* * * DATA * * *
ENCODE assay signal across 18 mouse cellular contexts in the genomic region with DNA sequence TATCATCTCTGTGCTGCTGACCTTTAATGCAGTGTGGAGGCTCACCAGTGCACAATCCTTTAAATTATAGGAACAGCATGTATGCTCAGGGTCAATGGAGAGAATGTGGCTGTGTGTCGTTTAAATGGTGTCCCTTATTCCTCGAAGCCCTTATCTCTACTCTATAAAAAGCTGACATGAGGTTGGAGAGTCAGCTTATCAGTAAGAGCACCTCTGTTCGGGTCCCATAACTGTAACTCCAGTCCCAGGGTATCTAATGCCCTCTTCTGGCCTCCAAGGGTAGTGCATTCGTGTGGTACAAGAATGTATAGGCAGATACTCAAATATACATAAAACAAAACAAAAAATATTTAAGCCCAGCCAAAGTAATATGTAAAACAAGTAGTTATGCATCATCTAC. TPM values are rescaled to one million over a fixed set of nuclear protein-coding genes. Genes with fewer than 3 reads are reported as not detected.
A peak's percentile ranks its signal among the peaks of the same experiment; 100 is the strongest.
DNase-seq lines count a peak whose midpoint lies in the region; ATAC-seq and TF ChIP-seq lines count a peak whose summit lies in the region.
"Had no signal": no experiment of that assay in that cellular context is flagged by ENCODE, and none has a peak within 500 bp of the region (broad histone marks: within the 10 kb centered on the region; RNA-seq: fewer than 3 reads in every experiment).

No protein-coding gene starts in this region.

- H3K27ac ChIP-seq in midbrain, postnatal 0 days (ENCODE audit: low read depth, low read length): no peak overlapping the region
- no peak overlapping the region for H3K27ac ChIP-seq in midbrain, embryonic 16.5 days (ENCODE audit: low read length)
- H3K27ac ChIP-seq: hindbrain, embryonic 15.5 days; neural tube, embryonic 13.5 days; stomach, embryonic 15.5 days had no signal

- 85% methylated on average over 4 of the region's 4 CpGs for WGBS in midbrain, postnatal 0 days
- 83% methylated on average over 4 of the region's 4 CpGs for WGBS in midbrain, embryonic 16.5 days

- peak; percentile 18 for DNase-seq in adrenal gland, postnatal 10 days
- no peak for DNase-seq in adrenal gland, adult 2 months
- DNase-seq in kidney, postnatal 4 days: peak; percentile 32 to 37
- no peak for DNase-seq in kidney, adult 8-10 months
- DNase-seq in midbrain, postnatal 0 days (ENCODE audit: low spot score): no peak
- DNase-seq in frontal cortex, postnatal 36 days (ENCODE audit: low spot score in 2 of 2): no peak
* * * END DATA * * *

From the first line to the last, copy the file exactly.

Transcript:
ENCODE assay signal across 18 mouse cellular contexts in the genomic region with DNA sequence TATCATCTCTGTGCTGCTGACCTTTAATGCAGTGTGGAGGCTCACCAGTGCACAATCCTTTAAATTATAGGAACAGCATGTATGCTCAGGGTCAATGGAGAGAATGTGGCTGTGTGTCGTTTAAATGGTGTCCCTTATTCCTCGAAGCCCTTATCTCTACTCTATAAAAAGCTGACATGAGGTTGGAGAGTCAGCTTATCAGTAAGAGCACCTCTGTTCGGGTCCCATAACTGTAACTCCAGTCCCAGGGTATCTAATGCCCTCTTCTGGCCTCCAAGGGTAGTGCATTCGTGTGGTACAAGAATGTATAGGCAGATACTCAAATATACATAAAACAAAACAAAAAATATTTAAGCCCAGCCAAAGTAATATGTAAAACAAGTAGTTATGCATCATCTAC. TPM values are rescaled to one million over a fixed set of nuclear protein-coding genes. Genes with fewer than 3 reads are reported as not detected.
A peak's percentile ranks its signal among the peaks of the same experiment; 100 is the strongest.
DNase-seq lines count a peak whose midpoint lies in the region; ATAC-seq and TF ChIP-seq lines count a peak whose summit lies in the region.
"Had no signal": no experiment of that assay in that cellular context is flagged by ENCODE, and none has a peak within 500 bp of the region (broad histone marks: within the 10 kb centered on the region; RNA-seq: fewer than 3 reads in every experiment).

No protein-coding gene starts in this region.

- H3K27ac ChIP-seq in midbrain, postnatal 0 days (ENCODE audit: low read depth, low read length): no peak overlapping the region
- no peak overlapping the region for H3K27ac ChIP-seq in midbrain, embryonic 16.5 days (ENCODE audit: low read length)
- H3K27ac ChIP-seq: hindbrain, embryonic 15.5 days; neural tube, embryonic 13.5 days; stomach, embryonic 15.5 days had no signal

- 85% methylated on average over 4 of the region's 4 CpGs for WGBS in midbrain, postnatal 0 days
- 83% methylated on average over 4 of the region's 4 CpGs for WGBS in midbrain, embryonic 16.5 days

- peak; percentile 18 for DNase-seq in adrenal gland, postnatal 10 days
- no peak for DNase-seq in adrenal gland, adult 2 months
- DNase-seq in kidney, postnatal 4 days: peak; percentile 32 to 37
- no peak for DNase-seq in kidney, adult 8-10 months
- DNase-seq in midbrain, postnatal 0 days (ENCODE audit: low spot score): no peak
- DNase-seq in frontal cortex, postnatal 36 days (ENCODE audit: low spot score in 2 of 2): no peak